Forum for Science, Industry and Business

Sponsored by:     3M 
Search our Site:

 

Saliva samples offer potential alternative to blood testing

05.10.2004


Spitting into a cup or licking a diagnostic test strip could someday be an attractive alternative to having your blood drawn at the doctor’s office. Researchers have identified the largest number of proteins to date in human saliva, a preliminary finding that could pave the way for more diagnostic tests based on saliva samples. Such tests show promise as a faster, cheaper and potentially safer diagnostic method than blood sampling, they say.



“There is a growing interest in saliva as a diagnostic fluid, due to its relatively simple and minimally invasive collection,” says study leader Phillip A. Wilmarth, Ph.D., of Oregon Health & Science University School of Dentistry in Portland, Ore. “The same proteins present in blood are also present in saliva from fluid leakage at the gum line. It is considerably easier, safer and more economical to collect saliva than to draw blood, especially for children and elderly patients.”

The study of salivary proteins is described in the Oct. 11 print issue of the Journal of Proteome Research, a peer-reviewed publication of the American Chemical Society, the world’s largest scientific society.


While saliva tests won’t replace blood tests for all diagnostic applications, says Wilmarth, in the future they could prove to be a potentially life-saving alternative to detect diseases where early diagnosis is critical, such as certain cancers. Saliva collection also may be the only practical way to screen large numbers of patients in developing nations, the researcher adds.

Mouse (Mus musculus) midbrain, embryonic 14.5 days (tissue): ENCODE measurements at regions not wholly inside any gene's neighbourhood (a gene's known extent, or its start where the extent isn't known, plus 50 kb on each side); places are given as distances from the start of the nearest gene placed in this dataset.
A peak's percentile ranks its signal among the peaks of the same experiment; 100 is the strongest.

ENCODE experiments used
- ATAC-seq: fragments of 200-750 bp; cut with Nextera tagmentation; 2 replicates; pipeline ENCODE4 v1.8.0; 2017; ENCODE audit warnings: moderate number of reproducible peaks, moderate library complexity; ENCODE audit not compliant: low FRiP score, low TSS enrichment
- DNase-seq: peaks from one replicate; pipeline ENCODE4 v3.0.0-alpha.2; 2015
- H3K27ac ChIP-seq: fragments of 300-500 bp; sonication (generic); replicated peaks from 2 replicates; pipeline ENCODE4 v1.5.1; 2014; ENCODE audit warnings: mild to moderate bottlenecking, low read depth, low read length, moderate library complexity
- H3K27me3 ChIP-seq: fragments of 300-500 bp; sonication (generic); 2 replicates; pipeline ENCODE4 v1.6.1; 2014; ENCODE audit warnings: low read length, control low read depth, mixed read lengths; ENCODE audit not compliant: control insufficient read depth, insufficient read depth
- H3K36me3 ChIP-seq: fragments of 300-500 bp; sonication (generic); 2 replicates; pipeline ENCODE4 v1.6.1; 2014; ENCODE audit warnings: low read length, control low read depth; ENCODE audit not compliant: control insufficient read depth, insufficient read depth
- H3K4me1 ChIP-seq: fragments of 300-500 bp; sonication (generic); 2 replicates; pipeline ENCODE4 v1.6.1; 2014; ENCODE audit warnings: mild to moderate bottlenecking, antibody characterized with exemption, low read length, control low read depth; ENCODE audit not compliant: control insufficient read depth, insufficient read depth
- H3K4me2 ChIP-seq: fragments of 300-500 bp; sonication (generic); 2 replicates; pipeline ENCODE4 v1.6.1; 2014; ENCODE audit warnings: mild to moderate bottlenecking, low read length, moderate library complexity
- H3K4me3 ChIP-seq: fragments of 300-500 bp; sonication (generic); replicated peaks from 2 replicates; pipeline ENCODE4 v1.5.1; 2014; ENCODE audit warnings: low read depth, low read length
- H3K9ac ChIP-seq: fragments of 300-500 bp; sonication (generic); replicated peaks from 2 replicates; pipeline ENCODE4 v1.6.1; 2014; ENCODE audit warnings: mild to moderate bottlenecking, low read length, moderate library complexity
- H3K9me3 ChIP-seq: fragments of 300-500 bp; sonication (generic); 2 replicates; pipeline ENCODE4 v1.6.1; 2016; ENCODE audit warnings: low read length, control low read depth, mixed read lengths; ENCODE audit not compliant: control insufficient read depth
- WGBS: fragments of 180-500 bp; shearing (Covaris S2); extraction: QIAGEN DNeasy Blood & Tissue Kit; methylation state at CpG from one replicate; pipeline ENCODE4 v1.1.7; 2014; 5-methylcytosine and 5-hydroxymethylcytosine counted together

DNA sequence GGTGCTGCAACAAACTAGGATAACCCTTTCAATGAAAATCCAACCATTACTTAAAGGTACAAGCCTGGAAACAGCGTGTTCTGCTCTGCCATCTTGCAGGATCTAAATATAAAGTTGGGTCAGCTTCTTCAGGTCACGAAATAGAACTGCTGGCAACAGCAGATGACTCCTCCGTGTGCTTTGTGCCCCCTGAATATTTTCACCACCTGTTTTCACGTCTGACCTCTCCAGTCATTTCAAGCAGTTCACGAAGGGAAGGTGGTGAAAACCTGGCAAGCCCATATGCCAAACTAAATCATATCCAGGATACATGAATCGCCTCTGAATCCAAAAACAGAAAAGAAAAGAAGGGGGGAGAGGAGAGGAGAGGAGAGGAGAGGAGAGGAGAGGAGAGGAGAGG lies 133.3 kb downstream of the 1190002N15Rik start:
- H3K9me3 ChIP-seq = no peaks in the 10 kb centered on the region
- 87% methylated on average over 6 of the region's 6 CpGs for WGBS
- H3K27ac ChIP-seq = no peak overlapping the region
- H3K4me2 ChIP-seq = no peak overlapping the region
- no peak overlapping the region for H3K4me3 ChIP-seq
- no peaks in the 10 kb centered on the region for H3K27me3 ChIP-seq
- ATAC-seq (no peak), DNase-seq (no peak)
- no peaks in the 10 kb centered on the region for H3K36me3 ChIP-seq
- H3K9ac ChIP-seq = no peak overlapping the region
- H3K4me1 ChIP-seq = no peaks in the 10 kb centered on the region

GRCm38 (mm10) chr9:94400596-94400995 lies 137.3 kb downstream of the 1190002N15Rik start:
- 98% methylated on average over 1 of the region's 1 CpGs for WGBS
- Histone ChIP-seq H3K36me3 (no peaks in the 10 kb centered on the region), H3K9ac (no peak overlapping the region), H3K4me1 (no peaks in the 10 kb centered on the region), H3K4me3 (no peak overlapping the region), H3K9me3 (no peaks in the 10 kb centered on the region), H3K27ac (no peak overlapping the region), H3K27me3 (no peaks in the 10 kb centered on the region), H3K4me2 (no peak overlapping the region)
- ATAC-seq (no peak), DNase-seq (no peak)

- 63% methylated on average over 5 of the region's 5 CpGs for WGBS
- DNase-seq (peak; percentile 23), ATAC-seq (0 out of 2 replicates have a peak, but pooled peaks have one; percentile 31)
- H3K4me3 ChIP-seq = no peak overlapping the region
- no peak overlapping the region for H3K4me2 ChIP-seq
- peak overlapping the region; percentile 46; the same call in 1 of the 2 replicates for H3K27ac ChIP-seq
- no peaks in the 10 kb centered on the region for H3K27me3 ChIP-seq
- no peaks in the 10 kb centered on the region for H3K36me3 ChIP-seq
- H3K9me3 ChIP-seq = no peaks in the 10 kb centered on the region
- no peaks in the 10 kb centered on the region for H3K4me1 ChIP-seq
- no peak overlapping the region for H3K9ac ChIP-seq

Diagnostic assays using saliva are a relatively new but growing technology. This past spring, the FDA approved the first HIV test based on saliva rather than blood. Several other tests are in the pipeline for uses ranging from pregnancy testing to detection of chemicals such as alcohol and other drugs. One of the hurdles in developing new tests is a lack of understanding of the human proteome, or the study of large sets of proteins, particularly those that can serve as biomarkers for the presence of disease.

Most proteome studies have focused on specific tissues and human blood samples, but the current study represents one of only a few studies to date of the salivary proteome. “We’re just starting to map the saliva proteome,” Wilmarth says. “Not much is known yet, but more should be known in the near future.”

Using two-dimensional gel electrophoresis in combination with mass spectrometry, other researchers were able to identify up to 28 proteins in saliva, including 19 proteins only found in saliva and nine proteins also present in blood serum. The most important biomarkers for disease diagnosis are typically serum-derived proteins, the researcher adds.

In an effort to identify more serum proteins, which are a minor component of saliva, Wilmarth and his associates used a more sensitive analytical technique called two-dimensional liquid chromatography, combined with highly sensitive mass spectrometry. Using a single saliva sample from a healthy, nonsmoking male subject, the researchers were able to identify 102 proteins, including 35 salivary proteins and 67 common serum proteins. The study represents the first time the analytical technique has been applied to saliva, the researcher says.

“The number of serum proteins detected in this work is still far short of the number of proteins routinely seen in blood serum studies [800-1600 proteins], but it is a significant step toward identifying serum biomarkers in saliva,” Wilmarth says. Identifying all of the serum proteins present in saliva could take many more years, he estimates.

With advances in instrumentation, he predicts that the number of serum proteins identified in saliva will increase significantly, although it will probably never match the number found in blood, mainly because serum proteins are only a tiny part of saliva, described as a dilute, watery-solution containing electrolytes, minerals, buffers, as well as proteins.